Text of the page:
PMQs: Johnson slams Starmer for ‘unintelligible flip-flop’
Labour leader Keir Starmer has flip-flopped once again, watering down Labour’s policy on workers’ rights.
Sir Keir has reportedly diluted his pledge to increase protections for people working in the ‘gig economy’, amid a push by Labour HQ to woo wealthy business donors and corporate leaders.
A text agreed at last month’s National Policy Forum, which will form the basis of Labour’s 2024 manifesto, has been watered down from that agreed in 2021.
Instead of introducing an immediate policy to abolish gig economy workers, Labour will now merely consult on the proposal in Government, considering how a “simpler framework” could “properly capture the breadth of employment relationships in the UK”.
The policy now leaves open the option of retaining the gig economy sector, something even Ed Miliband promised to abolish in 2015, saying the review will ensure workers can still “benefit from flexible working where they choose to do so”.
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The party has also backtracked on a pledge to introduce “basic individual rights from day one for all workers”, including sick pay, parental leave and protection against unfair dismissal.
Employees will now have to work through a probationary period before being entitled to such rights, albeit with “transparent rules and processes”.
The document, seen by the Financial Times, also confirmed businesses will retain the right under a Keir Starmer Government to fairly dismiss workers on the grounds of capability, conduct or redundancy.
Unite, Britain’s largest trade union and a major donor to Labour, gave a “thumbs down” to the policy when it was agreed at the National Policy Forum, refusing to back it.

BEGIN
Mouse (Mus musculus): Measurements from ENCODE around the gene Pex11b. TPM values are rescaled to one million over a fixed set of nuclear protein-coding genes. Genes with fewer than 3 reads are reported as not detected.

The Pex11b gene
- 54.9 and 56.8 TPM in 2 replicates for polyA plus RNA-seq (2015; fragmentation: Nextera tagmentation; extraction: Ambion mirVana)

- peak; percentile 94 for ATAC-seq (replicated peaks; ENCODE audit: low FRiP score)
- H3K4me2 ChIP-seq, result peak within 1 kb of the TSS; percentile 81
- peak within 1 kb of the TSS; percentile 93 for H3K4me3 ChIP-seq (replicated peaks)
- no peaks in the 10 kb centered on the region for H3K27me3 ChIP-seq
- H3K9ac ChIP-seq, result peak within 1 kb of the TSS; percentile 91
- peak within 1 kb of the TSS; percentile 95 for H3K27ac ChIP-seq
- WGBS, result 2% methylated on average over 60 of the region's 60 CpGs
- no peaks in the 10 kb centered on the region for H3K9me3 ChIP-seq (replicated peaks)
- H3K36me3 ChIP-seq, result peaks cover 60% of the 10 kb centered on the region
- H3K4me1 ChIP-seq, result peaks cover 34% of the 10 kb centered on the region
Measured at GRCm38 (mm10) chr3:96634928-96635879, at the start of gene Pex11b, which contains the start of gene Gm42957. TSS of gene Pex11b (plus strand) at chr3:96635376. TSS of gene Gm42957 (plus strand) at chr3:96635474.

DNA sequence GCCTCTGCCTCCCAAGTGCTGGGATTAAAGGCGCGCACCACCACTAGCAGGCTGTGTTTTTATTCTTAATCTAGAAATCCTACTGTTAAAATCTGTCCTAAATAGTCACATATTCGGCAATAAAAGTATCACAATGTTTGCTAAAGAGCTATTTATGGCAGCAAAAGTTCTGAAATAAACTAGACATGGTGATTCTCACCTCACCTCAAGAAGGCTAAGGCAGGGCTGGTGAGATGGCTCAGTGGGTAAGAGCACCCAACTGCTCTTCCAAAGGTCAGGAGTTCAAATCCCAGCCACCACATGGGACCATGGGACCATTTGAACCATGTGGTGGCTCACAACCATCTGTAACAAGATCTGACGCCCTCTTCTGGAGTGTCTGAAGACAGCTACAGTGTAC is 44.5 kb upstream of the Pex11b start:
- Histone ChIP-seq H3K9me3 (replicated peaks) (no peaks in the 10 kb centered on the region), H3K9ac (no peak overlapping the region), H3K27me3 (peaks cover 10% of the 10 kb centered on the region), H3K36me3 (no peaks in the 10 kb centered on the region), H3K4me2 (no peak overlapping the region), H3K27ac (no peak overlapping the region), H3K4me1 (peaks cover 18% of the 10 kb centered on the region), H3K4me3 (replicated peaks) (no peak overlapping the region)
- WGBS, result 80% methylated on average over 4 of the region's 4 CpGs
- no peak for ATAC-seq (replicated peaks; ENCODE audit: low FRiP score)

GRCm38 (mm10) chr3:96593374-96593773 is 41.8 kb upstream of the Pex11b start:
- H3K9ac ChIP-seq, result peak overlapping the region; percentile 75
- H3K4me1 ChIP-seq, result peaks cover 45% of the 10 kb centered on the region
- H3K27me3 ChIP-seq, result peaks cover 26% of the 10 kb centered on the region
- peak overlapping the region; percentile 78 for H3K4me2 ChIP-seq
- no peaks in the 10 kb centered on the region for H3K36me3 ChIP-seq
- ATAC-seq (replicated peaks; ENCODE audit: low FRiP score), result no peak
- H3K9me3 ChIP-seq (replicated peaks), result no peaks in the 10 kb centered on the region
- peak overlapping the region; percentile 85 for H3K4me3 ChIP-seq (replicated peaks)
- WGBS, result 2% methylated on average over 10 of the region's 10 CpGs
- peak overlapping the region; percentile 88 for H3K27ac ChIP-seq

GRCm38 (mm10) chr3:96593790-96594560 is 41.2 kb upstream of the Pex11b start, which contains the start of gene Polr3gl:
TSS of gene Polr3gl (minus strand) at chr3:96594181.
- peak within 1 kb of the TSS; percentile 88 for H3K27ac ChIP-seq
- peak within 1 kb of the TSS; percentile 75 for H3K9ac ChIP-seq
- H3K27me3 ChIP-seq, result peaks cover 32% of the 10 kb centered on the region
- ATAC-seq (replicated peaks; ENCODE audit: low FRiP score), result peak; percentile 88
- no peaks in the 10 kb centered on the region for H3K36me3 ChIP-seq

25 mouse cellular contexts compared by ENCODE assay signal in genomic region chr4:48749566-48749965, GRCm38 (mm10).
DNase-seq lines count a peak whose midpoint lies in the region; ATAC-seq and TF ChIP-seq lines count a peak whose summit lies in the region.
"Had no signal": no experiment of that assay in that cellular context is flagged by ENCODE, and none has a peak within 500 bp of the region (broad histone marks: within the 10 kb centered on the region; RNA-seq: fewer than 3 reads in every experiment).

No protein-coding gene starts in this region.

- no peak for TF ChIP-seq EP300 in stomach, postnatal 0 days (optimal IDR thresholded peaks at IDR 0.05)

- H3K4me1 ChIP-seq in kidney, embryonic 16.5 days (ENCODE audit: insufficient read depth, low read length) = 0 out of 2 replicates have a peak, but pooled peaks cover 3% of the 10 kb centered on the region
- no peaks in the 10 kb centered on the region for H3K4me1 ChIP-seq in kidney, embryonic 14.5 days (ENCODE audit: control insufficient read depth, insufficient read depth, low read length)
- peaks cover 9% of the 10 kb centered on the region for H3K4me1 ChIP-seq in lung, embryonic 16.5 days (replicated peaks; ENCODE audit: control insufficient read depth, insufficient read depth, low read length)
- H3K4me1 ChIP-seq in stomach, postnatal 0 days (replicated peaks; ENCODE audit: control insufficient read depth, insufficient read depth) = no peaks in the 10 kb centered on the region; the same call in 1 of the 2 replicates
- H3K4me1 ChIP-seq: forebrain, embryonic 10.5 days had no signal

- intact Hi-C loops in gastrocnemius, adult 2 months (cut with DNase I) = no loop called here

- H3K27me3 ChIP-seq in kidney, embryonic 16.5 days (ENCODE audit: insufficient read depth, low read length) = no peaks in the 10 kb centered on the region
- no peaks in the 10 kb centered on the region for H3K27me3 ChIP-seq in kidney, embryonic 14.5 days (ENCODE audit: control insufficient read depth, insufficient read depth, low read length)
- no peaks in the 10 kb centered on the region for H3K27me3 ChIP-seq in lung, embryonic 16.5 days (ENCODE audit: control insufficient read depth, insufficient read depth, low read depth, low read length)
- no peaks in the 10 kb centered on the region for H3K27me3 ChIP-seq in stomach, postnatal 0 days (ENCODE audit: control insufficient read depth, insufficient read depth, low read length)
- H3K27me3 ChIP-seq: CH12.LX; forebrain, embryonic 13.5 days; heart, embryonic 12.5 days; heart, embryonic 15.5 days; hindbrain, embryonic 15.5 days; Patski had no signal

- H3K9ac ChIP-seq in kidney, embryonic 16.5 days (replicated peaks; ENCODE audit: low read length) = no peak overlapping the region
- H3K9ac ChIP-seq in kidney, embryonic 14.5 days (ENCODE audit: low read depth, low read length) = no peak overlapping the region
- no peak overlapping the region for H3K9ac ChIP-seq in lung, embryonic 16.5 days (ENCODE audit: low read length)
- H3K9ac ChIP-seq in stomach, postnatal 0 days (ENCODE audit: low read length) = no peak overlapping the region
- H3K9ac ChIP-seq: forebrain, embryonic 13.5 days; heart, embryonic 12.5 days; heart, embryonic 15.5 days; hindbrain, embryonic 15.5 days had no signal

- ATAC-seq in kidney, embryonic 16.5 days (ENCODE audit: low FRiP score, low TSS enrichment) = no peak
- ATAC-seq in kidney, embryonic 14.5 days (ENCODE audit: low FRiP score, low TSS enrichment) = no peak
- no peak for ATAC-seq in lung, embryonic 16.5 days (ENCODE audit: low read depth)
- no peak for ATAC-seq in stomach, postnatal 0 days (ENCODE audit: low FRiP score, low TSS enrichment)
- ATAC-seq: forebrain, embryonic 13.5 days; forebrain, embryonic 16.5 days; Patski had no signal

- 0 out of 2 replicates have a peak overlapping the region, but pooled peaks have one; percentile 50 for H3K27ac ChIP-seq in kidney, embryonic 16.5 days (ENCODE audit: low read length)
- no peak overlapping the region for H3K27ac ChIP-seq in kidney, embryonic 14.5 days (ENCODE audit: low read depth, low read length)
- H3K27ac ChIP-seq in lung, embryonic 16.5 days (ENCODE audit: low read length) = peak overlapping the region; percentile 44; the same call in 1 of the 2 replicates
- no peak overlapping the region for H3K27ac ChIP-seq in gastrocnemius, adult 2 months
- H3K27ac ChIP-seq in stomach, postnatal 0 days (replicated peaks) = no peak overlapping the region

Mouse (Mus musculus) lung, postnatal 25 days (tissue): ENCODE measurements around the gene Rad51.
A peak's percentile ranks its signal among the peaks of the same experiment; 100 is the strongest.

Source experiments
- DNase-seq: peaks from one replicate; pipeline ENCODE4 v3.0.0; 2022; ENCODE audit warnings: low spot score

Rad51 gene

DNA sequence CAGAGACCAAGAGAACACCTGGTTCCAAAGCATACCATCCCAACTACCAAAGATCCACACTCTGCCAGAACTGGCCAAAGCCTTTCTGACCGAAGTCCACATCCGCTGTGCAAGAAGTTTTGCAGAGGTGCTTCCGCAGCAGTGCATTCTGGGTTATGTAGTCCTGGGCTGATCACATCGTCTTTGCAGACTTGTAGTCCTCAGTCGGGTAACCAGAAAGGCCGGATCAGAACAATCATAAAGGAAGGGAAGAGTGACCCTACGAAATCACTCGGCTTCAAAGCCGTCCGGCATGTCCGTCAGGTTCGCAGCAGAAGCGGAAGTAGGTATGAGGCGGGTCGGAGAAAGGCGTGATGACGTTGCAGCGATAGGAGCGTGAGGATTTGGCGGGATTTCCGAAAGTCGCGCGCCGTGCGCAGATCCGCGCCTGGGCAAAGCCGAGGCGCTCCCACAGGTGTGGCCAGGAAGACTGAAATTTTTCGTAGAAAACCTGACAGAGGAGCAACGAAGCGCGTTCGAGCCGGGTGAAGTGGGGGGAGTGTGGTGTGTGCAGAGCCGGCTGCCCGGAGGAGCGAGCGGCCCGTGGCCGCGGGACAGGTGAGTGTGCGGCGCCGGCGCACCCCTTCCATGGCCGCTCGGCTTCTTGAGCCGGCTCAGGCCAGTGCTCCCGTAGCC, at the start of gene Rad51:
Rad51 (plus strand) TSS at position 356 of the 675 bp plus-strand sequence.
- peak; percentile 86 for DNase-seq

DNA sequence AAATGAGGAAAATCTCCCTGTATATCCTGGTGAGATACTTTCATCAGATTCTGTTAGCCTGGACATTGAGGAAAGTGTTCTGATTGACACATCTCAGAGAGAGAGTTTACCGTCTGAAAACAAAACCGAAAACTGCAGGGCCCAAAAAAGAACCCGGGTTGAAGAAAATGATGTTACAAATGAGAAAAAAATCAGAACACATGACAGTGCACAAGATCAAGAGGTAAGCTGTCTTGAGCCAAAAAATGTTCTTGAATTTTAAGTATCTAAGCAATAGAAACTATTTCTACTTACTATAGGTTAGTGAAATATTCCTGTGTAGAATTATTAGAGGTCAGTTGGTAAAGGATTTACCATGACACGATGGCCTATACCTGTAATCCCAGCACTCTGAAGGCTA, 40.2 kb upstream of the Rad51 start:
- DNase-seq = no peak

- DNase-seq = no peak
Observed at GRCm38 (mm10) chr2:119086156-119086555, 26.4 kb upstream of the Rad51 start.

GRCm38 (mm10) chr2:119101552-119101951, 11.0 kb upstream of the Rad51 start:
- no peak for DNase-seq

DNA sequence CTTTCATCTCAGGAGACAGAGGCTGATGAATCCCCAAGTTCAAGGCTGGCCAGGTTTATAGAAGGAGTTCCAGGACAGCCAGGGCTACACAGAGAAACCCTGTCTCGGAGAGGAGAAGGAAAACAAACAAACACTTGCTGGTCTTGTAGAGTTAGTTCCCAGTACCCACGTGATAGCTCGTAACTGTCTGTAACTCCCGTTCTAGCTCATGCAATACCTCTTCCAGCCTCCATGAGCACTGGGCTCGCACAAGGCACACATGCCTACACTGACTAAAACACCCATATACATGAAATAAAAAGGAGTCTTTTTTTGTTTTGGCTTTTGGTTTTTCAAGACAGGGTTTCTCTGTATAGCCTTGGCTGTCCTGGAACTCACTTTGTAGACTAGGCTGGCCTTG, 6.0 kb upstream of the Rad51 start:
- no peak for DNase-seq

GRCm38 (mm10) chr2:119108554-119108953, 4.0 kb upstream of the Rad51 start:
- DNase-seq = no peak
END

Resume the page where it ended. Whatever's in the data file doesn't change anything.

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The hard-left Momentum group of Labour activists has slammed Sir Keir’s latest flip-flop, saying it is “wrong to water down its commitment on a single tier of status for workers”.
They also accused the Labour Party leadership of bowing to “corporate interests”.
A Labour spokesman said: “Labour are listening to business and unions to make sure we’ve got credible plans on the economy.”
Labour, in particular Shadow Chancellor Rachel Reeves, have been pushing to woo over major corporate backers and donors to make the party more competitive with the Tories.
Party insiders have referred to the wining and dining mission as the “smoked salmon and scrambled egg” offensive.
It was recently revealed Labour’s 2024 business conference in January is charging up to £50,000 plus VAT for tickets.
The event will “showcase Labour’s offer to business as well as our commitment to work hand in glove with the business community to deliver the highest sustained growth in the G7”.
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